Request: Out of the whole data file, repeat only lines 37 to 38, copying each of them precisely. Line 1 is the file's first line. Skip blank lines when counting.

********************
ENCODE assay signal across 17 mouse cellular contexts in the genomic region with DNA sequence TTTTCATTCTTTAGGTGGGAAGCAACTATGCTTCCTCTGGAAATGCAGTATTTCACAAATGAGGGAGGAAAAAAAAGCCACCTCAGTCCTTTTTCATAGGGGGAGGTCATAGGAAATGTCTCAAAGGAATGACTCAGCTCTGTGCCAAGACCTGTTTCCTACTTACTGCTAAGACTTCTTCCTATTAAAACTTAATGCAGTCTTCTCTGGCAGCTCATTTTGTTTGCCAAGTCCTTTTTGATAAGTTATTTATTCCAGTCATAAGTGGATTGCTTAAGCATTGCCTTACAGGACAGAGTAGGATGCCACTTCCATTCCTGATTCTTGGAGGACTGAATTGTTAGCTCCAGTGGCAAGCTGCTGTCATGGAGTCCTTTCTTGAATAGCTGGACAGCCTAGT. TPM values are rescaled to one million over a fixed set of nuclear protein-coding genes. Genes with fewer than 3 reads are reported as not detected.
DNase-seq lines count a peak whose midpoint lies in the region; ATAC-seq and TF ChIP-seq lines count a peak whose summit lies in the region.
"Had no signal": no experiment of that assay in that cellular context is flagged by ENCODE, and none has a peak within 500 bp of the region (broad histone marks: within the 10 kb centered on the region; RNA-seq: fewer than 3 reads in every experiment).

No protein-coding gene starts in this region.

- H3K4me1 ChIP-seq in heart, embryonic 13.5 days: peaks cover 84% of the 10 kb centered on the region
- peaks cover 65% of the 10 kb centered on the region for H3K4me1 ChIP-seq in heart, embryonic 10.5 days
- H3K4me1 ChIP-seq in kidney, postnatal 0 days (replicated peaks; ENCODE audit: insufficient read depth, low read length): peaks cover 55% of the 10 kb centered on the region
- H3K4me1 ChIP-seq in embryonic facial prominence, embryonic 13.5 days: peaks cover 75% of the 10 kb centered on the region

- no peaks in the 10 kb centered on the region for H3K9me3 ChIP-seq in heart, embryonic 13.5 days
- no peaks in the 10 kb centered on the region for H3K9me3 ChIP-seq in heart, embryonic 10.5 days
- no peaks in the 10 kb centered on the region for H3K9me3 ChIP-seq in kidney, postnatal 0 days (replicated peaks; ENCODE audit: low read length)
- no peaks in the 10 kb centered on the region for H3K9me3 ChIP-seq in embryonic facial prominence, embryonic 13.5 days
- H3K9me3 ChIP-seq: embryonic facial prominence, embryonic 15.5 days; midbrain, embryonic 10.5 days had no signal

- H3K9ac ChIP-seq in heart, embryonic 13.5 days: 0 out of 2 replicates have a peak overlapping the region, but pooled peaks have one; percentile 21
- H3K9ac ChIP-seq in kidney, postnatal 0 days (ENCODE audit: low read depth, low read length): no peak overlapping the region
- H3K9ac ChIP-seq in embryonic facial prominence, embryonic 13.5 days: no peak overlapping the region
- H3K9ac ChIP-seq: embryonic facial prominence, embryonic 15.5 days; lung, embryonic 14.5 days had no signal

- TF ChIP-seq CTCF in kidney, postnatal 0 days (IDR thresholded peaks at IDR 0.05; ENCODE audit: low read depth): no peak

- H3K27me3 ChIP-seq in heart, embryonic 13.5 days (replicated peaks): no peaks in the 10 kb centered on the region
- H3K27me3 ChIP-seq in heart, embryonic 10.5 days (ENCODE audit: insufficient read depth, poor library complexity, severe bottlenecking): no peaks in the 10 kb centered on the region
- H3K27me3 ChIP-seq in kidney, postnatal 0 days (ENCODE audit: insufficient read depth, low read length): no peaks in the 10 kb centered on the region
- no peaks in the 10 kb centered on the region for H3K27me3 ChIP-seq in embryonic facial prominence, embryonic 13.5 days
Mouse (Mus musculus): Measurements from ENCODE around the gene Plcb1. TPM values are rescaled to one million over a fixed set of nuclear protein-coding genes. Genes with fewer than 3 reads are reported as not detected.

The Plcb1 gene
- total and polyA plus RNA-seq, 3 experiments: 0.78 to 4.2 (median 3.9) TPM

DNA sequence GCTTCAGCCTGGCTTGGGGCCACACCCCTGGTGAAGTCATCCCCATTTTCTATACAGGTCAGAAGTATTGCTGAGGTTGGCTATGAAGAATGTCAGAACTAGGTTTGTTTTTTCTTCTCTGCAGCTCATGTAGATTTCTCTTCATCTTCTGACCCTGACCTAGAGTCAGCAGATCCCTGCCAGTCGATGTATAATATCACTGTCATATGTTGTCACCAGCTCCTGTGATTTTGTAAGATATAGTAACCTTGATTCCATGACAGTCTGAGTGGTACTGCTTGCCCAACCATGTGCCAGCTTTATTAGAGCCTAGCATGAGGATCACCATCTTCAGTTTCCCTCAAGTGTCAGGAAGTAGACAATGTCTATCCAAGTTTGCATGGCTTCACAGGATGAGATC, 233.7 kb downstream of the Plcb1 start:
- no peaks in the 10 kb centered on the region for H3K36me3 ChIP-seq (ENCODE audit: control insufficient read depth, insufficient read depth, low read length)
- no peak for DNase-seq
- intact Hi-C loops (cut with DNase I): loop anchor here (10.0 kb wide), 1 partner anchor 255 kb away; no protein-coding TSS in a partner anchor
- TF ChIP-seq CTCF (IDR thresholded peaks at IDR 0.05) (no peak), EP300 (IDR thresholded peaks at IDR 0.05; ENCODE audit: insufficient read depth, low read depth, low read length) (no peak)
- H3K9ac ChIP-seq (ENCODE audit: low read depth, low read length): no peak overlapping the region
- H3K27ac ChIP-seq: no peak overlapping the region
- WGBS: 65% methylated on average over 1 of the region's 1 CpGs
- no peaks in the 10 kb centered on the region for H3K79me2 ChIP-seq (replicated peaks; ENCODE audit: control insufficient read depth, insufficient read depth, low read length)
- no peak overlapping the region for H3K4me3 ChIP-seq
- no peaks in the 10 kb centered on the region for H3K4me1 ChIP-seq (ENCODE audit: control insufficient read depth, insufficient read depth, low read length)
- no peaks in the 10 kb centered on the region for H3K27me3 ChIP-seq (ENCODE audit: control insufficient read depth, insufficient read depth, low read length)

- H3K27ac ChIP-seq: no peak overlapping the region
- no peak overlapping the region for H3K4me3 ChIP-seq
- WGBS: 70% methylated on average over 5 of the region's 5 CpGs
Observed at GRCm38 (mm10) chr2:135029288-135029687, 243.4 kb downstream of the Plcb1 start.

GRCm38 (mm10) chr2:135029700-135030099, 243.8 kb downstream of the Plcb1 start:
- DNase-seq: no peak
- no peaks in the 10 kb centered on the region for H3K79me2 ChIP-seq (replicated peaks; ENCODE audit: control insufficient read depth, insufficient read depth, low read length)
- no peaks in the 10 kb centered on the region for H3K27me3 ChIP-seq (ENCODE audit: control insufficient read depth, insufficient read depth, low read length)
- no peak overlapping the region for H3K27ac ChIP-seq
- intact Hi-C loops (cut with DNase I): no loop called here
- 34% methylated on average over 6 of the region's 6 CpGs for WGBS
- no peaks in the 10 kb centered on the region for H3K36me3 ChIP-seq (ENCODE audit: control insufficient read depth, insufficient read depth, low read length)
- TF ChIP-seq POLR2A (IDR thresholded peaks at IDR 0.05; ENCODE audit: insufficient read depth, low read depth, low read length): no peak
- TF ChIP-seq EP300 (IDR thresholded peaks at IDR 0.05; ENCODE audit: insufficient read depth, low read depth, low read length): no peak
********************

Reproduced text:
- no peaks in the 10 kb centered on the region for H3K27me3 ChIP-seq (ENCODE audit: control insufficient read depth, insufficient read depth, low read length)

- H3K27ac ChIP-seq: no peak overlapping the region